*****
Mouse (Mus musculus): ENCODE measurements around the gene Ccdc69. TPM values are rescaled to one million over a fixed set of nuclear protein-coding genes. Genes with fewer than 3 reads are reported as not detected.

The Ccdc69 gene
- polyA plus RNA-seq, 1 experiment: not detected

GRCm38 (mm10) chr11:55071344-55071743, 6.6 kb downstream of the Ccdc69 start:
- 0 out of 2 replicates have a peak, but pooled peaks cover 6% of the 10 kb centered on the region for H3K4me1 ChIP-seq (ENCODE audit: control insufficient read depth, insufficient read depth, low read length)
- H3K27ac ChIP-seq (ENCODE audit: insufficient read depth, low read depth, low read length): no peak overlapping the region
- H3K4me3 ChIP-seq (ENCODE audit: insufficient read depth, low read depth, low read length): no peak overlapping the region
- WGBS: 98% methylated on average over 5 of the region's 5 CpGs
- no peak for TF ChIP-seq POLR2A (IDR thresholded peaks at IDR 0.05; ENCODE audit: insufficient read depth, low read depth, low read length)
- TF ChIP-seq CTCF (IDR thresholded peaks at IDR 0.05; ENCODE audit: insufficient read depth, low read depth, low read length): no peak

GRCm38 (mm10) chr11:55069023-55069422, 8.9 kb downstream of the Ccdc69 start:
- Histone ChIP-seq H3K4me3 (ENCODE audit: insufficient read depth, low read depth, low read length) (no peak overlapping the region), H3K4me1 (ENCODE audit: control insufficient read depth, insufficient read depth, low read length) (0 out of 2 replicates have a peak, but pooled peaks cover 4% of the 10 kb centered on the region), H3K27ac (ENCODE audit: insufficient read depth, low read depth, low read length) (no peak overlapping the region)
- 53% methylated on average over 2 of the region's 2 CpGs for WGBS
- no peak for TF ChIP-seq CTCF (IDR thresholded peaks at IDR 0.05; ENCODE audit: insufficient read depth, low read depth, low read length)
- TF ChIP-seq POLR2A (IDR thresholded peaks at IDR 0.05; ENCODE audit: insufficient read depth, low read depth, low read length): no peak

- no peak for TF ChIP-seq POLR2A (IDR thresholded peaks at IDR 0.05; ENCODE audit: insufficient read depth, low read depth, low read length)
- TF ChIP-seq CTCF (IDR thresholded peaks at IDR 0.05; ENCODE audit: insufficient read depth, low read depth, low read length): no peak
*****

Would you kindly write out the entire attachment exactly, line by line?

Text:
Mouse (Mus musculus): ENCODE measurements around the gene Ccdc69. TPM values are rescaled to one million over a fixed set of nuclear protein-coding genes. Genes with fewer than 3 reads are reported as not detected.

The Ccdc69 gene
- polyA plus RNA-seq, 1 experiment: not detected

GRCm38 (mm10) chr11:55071344-55071743, 6.6 kb downstream of the Ccdc69 start:
- 0 out of 2 replicates have a peak, but pooled peaks cover 6% of the 10 kb centered on the region for H3K4me1 ChIP-seq (ENCODE audit: control insufficient read depth, insufficient read depth, low read length)
- H3K27ac ChIP-seq (ENCODE audit: insufficient read depth, low read depth, low read length): no peak overlapping the region
- H3K4me3 ChIP-seq (ENCODE audit: insufficient read depth, low read depth, low read length): no peak overlapping the region
- WGBS: 98% methylated on average over 5 of the region's 5 CpGs
- no peak for TF ChIP-seq POLR2A (IDR thresholded peaks at IDR 0.05; ENCODE audit: insufficient read depth, low read depth, low read length)
- TF ChIP-seq CTCF (IDR thresholded peaks at IDR 0.05; ENCODE audit: insufficient read depth, low read depth, low read length): no peak

GRCm38 (mm10) chr11:55069023-55069422, 8.9 kb downstream of the Ccdc69 start:
- Histone ChIP-seq H3K4me3 (ENCODE audit: insufficient read depth, low read depth, low read length) (no peak overlapping the region), H3K4me1 (ENCODE audit: control insufficient read depth, insufficient read depth, low read length) (0 out of 2 replicates have a peak, but pooled peaks cover 4% of the 10 kb centered on the region), H3K27ac (ENCODE audit: insufficient read depth, low read depth, low read length) (no peak overlapping the region)
- 53% methylated on average over 2 of the region's 2 CpGs for WGBS
- no peak for TF ChIP-seq CTCF (IDR thresholded peaks at IDR 0.05; ENCODE audit: insufficient read depth, low read depth, low read length)
- TF ChIP-seq POLR2A (IDR thresholded peaks at IDR 0.05; ENCODE audit: insufficient read depth, low read depth, low read length): no peak

- no peak for TF ChIP-seq POLR2A (IDR thresholded peaks at IDR 0.05; ENCODE audit: insufficient read depth, low read depth, low read length)
- TF ChIP-seq CTCF (IDR thresholded peaks at IDR 0.05; ENCODE audit: insufficient read depth, low read depth, low read length): no peak